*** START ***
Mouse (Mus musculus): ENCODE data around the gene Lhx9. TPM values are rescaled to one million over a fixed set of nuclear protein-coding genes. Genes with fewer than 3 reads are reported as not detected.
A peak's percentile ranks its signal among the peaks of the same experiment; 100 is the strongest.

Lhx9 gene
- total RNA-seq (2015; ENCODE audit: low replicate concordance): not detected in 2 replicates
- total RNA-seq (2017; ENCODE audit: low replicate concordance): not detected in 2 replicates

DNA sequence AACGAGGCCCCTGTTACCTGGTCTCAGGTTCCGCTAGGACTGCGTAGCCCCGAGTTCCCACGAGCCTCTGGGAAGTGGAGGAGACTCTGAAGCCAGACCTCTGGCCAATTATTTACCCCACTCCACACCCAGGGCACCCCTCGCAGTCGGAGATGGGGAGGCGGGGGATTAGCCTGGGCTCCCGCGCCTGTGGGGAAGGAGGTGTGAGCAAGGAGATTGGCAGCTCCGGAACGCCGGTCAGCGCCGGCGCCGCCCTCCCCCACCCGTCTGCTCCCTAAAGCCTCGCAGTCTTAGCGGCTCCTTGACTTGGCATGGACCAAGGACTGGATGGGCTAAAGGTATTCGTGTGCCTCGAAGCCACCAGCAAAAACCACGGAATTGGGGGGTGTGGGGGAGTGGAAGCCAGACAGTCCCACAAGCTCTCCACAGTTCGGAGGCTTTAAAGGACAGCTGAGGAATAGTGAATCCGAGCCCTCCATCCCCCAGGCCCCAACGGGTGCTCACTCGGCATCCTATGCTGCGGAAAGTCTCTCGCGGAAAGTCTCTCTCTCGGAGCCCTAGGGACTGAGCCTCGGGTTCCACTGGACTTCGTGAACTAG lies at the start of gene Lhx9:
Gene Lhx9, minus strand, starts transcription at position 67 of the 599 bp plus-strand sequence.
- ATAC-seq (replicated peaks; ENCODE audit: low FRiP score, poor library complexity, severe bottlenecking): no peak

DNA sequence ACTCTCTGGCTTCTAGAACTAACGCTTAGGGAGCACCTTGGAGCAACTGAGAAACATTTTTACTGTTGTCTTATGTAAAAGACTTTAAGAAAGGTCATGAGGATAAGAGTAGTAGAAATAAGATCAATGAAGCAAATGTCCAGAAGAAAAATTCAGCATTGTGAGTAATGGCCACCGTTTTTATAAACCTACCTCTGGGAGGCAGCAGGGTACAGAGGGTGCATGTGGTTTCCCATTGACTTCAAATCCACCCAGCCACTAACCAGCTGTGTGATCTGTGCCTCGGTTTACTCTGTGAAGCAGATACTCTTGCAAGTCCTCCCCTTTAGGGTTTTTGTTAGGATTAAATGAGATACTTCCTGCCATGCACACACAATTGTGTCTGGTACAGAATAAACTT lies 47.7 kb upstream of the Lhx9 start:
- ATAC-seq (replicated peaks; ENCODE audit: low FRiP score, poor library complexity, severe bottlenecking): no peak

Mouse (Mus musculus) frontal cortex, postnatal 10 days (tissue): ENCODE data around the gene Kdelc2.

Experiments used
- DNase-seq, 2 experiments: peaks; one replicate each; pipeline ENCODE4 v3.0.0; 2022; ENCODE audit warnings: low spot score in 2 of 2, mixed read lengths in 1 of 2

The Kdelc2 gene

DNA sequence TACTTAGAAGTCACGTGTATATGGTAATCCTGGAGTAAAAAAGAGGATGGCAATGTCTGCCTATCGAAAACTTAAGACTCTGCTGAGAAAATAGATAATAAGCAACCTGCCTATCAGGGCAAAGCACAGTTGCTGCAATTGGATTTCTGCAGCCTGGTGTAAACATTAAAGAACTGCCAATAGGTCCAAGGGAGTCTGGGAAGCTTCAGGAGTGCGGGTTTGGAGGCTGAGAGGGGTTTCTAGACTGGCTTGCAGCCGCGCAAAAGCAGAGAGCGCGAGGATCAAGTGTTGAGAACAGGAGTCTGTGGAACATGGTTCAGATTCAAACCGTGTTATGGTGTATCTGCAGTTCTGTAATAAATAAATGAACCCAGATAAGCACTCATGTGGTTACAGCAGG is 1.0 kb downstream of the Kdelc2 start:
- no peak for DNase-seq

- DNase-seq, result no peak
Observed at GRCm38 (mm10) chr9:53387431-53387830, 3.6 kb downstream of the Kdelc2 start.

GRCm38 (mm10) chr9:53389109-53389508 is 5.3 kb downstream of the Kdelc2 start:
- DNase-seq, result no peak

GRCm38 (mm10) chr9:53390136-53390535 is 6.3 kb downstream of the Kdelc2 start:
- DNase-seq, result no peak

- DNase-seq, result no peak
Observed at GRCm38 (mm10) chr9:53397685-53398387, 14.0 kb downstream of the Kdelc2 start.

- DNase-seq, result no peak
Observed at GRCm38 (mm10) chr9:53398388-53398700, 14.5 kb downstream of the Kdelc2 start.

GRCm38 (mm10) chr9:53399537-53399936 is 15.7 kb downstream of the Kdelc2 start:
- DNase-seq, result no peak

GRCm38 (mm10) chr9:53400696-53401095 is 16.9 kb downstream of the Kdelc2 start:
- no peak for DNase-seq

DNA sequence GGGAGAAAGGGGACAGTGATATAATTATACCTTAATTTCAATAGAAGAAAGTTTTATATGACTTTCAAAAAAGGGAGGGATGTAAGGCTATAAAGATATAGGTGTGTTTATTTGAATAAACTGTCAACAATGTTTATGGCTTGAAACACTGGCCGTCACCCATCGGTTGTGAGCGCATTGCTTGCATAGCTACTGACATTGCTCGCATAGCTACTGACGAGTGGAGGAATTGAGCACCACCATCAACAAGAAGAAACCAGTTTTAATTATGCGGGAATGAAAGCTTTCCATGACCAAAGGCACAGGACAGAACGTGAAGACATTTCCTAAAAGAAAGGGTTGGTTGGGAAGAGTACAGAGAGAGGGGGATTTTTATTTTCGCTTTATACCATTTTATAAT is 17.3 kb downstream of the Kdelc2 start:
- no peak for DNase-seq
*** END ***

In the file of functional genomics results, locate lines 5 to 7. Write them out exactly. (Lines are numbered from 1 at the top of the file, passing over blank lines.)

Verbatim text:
- total RNA-seq (2017; ENCODE audit: low replicate concordance): not detected in 2 replicates

DNA sequence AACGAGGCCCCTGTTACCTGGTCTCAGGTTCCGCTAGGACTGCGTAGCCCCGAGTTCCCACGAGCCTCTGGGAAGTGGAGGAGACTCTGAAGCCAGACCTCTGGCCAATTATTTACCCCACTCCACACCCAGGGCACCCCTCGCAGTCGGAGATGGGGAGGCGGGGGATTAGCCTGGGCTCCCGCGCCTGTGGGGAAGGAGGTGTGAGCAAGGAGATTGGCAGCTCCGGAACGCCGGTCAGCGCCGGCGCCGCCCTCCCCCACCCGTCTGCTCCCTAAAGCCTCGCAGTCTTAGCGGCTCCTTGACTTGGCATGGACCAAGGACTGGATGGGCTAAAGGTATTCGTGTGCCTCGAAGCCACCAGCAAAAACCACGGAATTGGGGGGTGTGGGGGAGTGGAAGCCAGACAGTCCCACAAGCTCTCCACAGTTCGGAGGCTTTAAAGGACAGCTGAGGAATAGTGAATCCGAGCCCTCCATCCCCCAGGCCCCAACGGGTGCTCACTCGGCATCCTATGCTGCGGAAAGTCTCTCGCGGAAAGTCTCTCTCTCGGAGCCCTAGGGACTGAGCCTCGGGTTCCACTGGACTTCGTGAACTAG lies at the start of gene Lhx9:
Gene Lhx9, minus strand, starts transcription at position 67 of the 599 bp plus-strand sequence.